First Multi-Terabyte Product Aimed at Home Media Market Stores Up to 5000 Hours of Video or 640,000 Tunes
Hackers have cracked the Xbox 360 puzzle game Hexic HD in order to discover more about the inner workings of Microsoft's new console. Files from the puzzle game have been extracted, burned to disc, and booted from a standard Xbox 360 console. The game can also be run on PC.
Discover the latest step in the evolution of Java application development using DB2 Universal Database for Linux, UNIX, and Windows. Get an insider view of the JDBC Universal Driver, the clear advantages to using a pure Java type 4 driver, and examine common debugging techniques that will help you get to the heart of any problem.
One of Microsoft's (Quote, Chart) lead intellectual property law firms has asked the United States Patent & Trademark Office to open a new reexamination of the Eolas patent. The Eolas patent covers "a system allowing a user of a browser program on a computer connected to an open distributed hypermedia system to access and execute an embedded program object."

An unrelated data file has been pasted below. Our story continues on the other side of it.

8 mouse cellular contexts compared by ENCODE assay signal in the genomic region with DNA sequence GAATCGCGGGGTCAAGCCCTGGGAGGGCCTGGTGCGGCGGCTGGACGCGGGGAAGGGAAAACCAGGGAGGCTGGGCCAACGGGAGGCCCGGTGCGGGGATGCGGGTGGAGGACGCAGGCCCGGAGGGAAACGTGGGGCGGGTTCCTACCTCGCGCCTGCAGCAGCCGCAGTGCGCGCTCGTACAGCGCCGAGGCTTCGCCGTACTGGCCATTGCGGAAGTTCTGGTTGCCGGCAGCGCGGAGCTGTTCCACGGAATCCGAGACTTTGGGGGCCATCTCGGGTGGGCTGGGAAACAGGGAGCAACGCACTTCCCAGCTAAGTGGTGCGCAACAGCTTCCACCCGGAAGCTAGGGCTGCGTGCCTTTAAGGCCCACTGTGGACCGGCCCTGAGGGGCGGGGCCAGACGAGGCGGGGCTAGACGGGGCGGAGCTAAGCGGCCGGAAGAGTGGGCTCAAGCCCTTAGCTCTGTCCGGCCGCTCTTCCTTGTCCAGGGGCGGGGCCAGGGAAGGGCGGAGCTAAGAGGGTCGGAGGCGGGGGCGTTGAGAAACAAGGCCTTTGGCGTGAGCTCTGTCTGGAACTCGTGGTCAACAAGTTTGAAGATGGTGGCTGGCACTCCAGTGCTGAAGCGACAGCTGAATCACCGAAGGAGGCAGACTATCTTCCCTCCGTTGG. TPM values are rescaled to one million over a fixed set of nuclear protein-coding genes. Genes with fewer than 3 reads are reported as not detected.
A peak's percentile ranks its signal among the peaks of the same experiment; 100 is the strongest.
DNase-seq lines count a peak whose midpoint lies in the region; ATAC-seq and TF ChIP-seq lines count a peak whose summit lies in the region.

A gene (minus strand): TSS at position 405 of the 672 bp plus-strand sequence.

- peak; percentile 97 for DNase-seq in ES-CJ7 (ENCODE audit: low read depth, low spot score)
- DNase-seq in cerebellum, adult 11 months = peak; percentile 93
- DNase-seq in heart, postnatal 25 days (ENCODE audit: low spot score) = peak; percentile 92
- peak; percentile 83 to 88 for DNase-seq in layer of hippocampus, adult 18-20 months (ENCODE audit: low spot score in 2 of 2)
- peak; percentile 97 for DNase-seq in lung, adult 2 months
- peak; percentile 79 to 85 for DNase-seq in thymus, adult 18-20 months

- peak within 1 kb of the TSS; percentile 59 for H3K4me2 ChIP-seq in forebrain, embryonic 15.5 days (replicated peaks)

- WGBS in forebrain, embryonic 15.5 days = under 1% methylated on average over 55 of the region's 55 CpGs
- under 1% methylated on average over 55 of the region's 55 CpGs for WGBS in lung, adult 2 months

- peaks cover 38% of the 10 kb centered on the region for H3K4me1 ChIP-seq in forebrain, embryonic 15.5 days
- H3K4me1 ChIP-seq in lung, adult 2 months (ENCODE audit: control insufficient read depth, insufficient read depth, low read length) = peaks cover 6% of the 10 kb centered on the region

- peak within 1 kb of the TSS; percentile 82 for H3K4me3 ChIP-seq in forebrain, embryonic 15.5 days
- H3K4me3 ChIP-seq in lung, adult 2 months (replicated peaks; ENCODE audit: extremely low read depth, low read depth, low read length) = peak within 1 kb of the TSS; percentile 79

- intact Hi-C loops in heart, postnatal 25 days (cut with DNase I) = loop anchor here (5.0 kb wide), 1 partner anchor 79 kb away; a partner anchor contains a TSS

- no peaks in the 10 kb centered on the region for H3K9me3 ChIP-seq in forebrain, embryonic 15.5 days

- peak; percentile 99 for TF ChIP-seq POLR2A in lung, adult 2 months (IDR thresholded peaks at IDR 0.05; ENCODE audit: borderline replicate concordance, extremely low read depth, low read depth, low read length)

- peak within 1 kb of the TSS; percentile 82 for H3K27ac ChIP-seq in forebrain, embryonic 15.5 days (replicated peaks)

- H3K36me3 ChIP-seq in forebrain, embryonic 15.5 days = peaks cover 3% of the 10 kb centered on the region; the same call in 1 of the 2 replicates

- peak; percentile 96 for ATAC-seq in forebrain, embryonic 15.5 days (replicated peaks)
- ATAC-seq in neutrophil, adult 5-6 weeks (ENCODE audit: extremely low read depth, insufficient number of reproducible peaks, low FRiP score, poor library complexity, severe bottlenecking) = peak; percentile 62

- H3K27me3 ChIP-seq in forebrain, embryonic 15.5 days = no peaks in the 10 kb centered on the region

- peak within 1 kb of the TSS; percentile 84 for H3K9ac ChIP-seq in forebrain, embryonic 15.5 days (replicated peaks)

Vincenzo Ciaglia has authored an article that describes his Linux Netwosix
release, and answers many questions being posed by developers. He reiterates much of the information that he conveyed in a recent interview with LinuxWorld, but also added some new information. One brief outtake from the article (which is posted in full at LinuxWorld
): 'The installation is simple and with the new release, Linux Netwosix 2.0-rc1, there's a new setup tool based on the Crux one that really help every user because it is simple and user-friendly for a security/network oriented GNU/Linux distribution. The Setup script will show a simple list of available 'base' packages you can choose to install on your system.'
What do you get when you combine reckless security with a tottering Internet Explorer feature set? An army of very unhappy opinion leaders: Geeks and network managers
Motorola announces a Linux-Java smartphone under the moniker A910. It has Wi-Fi 802.11b/g, with a 1.3 megapixel camera. It has a TransFlash (micro-SD) slot, with voice recognition software. The A910 is expected to be available in 1st Quarter of 2006. Whether its available in our shores, that's an unknown.